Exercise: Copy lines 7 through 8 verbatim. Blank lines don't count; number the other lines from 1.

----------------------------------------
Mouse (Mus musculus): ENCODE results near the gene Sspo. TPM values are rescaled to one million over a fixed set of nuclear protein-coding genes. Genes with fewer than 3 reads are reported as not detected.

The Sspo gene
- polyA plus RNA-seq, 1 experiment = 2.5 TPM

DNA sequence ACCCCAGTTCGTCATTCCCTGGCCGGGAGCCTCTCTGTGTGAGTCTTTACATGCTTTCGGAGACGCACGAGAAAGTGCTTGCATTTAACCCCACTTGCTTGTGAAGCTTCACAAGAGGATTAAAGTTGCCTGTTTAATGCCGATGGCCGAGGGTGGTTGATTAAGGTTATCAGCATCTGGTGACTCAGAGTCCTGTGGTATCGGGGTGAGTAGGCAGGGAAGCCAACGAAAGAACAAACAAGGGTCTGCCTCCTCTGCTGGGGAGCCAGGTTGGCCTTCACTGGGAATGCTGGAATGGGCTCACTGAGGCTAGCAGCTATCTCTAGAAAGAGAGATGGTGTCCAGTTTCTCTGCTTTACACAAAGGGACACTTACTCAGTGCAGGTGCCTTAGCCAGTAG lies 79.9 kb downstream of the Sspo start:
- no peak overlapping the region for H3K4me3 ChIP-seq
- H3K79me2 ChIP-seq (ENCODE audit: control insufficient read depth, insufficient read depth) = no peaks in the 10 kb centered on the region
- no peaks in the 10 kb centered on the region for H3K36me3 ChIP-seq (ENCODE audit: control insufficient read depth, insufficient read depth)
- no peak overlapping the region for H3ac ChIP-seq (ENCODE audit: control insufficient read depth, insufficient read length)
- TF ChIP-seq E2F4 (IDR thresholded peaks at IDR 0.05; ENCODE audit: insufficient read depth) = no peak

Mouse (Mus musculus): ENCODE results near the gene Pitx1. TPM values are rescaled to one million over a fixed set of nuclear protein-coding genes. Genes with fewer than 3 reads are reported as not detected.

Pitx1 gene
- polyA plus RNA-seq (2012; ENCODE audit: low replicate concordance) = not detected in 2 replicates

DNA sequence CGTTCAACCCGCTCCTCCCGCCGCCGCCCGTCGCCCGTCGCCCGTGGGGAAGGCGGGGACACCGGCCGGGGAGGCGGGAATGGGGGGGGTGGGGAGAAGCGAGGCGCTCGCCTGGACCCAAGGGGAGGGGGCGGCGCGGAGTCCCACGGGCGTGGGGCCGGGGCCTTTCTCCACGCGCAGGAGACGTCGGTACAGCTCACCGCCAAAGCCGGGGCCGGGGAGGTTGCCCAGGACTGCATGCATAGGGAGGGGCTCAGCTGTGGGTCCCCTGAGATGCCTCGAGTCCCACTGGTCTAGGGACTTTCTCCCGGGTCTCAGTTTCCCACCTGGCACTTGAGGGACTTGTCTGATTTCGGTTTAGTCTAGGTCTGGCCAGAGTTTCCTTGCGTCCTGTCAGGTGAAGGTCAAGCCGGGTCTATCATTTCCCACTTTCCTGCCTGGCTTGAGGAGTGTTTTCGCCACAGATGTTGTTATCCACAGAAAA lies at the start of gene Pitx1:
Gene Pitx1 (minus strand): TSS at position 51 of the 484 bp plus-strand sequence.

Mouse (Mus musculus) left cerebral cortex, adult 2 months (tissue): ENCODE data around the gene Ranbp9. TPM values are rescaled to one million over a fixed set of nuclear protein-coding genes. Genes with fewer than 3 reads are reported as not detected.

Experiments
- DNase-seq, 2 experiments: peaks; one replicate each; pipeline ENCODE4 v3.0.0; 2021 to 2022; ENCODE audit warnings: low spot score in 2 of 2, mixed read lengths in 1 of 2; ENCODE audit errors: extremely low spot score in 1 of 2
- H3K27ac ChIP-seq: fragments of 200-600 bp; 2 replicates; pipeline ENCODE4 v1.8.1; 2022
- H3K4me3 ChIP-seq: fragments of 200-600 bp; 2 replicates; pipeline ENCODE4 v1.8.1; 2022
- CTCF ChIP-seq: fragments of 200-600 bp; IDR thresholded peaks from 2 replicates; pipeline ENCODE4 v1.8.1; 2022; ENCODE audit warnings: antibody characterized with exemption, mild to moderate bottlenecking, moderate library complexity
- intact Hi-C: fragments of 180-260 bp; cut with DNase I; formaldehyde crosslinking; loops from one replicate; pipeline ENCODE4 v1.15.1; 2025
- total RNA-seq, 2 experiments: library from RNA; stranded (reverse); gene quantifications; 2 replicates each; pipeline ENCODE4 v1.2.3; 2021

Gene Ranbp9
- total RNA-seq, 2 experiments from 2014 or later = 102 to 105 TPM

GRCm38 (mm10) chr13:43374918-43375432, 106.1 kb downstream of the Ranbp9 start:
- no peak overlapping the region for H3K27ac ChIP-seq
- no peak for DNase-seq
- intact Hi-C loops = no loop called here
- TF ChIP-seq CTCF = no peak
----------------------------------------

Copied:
- no peaks in the 10 kb centered on the region for H3K36me3 ChIP-seq (ENCODE audit: control insufficient read depth, insufficient read depth)
- no peak overlapping the region for H3ac ChIP-seq (ENCODE audit: control insufficient read depth, insufficient read length)